ICICI Bank Limited (ADR) (NYSE:IBN) was in 13 hedge funds’ portfolio at the end of March. IBN has seen a decrease in hedge fund interest of late. There were 16 hedge funds in our database with IBN holdings at the end of the previous quarter.
In the financial world, there are dozens of methods investors can use to analyze Mr. Market. A couple of the most under-the-radar are hedge fund and insider trading movement. At Insider Monkey, our research analyses have shown that, historically, those who follow the best picks of the best money managers can beat their index-focused peers by a significant amount (see just how much).
Equally as important, optimistic insider trading sentiment is another way to parse down the financial markets. Obviously, there are many stimuli for an upper level exec to get rid of shares of his or her company, but only one, very simple reason why they would initiate a purchase. Various empirical studies have demonstrated the impressive potential of this strategy if piggybackers understand what to do (learn more here).
With these “truths” under our belt, let’s take a glance at the key action surrounding ICICI Bank Limited (ADR) (NYSE:IBN).
How have hedgies been trading ICICI Bank Limited (ADR) (NYSE:IBN)?
At the end of the first quarter, a total of 13 of the hedge funds we track were bullish in this stock, a change of -19% from the previous quarter. With hedgies’ sentiment swirling, there exists a few notable hedge fund managers who were increasing their stakes considerably.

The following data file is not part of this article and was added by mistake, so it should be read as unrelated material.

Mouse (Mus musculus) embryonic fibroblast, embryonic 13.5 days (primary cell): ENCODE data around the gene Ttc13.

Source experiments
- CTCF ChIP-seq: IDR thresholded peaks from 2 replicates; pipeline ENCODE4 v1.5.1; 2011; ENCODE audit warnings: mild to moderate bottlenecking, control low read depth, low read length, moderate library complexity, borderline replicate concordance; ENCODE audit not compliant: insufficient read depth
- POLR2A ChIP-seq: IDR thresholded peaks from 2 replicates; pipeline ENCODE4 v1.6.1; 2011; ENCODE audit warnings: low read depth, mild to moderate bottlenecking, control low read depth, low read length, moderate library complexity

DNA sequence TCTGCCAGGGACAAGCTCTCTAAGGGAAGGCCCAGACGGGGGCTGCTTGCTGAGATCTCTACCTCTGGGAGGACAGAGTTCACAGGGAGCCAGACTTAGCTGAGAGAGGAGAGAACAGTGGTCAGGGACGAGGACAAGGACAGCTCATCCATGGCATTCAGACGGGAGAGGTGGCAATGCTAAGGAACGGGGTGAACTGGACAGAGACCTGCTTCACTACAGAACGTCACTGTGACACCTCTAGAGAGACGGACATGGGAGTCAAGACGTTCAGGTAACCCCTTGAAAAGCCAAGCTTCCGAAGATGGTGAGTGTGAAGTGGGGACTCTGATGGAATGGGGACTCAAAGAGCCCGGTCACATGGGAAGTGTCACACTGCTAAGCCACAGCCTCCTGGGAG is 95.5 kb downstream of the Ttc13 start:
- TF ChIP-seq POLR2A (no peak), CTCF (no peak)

When looking at the hedgies we track, AQR Capital Management, managed by Cliff Asness, holds the most valuable position in ICICI Bank Limited (ADR) (NYSE:IBN). AQR Capital Management has a $43.3 million position in the stock, comprising 0.2% of its 13F portfolio. On AQR Capital Management’s heels is Arrowstreet Capital, managed by Peter Rathjens, Bruce Clarke and John Campbell, which held a $14.4 million position; 0.1% of its 13F portfolio is allocated to the stock. Remaining peers with similar optimism include Dmitry Balyasny’s Balyasny Asset Management, Jim Simons’s Renaissance Technologies and D. E. Shaw’s D E Shaw.
Judging by the fact that ICICI Bank Limited (ADR) (NYSE:IBN) has witnessed a declination in interest from hedge fund managers, it’s safe to say that there lies a certain “tier” of money managers that decided to sell off their full holdings last quarter. It’s worth mentioning that Andreas Halvorsen’s Viking Global dumped the biggest stake of all the hedgies we track, worth close to $52.2 million in stock.. Stanley Druckenmiller’s fund, Duquesne Capital, also cut its stock, about $9.9 million worth. These bearish behaviors are intriguing to say the least, as aggregate hedge fund interest fell by 3 funds last quarter.
How have insiders been trading ICICI Bank Limited (ADR) (NYSE:IBN)?
Insider purchases made by high-level executives is particularly usable when the company in question has seen transactions within the past six months. Over the last half-year time period, ICICI Bank Limited (ADR) (NYSE:IBN) has seen zero unique insiders buying, and zero insider sales (see the details of insider trades here).
Let’s also examine hedge fund and insider activity in other stocks similar to ICICI Bank Limited (ADR) (NYSE:IBN). These stocks are Banco Bilbao Vizcaya Argentaria SA (ADR) (NYSE:BBVA), Bancolombia S.A. (ADR) (NYSE:CIB), Banco de Chile (ADR) (NYSE:BCH), Deutsche Bank AG (USA) (NYSE:DB), and Shinhan Financial Group Co., Ltd. (ADR) (NYSE:SHG). This group of stocks are the members of the foreign regional banks industry and their market caps match IBN’s market cap.